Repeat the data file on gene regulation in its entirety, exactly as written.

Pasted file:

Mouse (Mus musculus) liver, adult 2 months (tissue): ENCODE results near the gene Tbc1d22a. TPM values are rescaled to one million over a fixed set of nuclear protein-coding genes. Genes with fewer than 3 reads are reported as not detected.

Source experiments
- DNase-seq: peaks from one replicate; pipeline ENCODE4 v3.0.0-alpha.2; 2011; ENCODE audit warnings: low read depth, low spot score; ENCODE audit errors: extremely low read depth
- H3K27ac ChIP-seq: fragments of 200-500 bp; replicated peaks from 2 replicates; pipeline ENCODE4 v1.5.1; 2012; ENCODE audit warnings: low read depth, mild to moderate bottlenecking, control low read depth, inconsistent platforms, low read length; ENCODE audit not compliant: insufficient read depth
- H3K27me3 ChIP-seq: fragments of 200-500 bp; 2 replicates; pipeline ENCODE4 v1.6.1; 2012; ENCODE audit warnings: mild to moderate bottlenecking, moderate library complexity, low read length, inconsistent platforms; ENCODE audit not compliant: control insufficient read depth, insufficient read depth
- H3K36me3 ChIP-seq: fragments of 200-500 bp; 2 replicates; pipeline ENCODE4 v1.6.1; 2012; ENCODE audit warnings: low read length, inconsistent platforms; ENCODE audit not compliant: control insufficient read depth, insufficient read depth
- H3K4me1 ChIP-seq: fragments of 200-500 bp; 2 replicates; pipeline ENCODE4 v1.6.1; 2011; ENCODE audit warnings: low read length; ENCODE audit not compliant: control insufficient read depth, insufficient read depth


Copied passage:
Mouse (Mus musculus) liver, adult 2 months (tissue): ENCODE results near the gene Tbc1d22a. TPM values are rescaled to one million over a fixed set of nuclear protein-coding genes. Genes with fewer than 3 reads are reported as not detected.

Source experiments
- DNase-seq: peaks from one replicate; pipeline ENCODE4 v3.0.0-alpha.2; 2011; ENCODE audit warnings: low read depth, low spot score; ENCODE audit errors: extremely low read depth
- H3K27ac ChIP-seq: fragments of 200-500 bp; replicated peaks from 2 replicates; pipeline ENCODE4 v1.5.1; 2012; ENCODE audit warnings: low read depth, mild to moderate bottlenecking, control low read depth, inconsistent platforms, low read length; ENCODE audit not compliant: insufficient read depth
- H3K27me3 ChIP-seq: fragments of 200-500 bp; 2 replicates; pipeline ENCODE4 v1.6.1; 2012; ENCODE audit warnings: mild to moderate bottlenecking, moderate library complexity, low read length, inconsistent platforms; ENCODE audit not compliant: control insufficient read depth, insufficient read depth
- H3K36me3 ChIP-seq: fragments of 200-500 bp; 2 replicates; pipeline ENCODE4 v1.6.1; 2012; ENCODE audit warnings: low read length, inconsistent platforms; ENCODE audit not compliant: control insufficient read depth, insufficient read depth
- H3K4me1 ChIP-seq: fragments of 200-500 bp; 2 replicates; pipeline ENCODE4 v1.6.1; 2011; ENCODE audit warnings: low read length; ENCODE audit not compliant: control insufficient read depth, insufficient read depth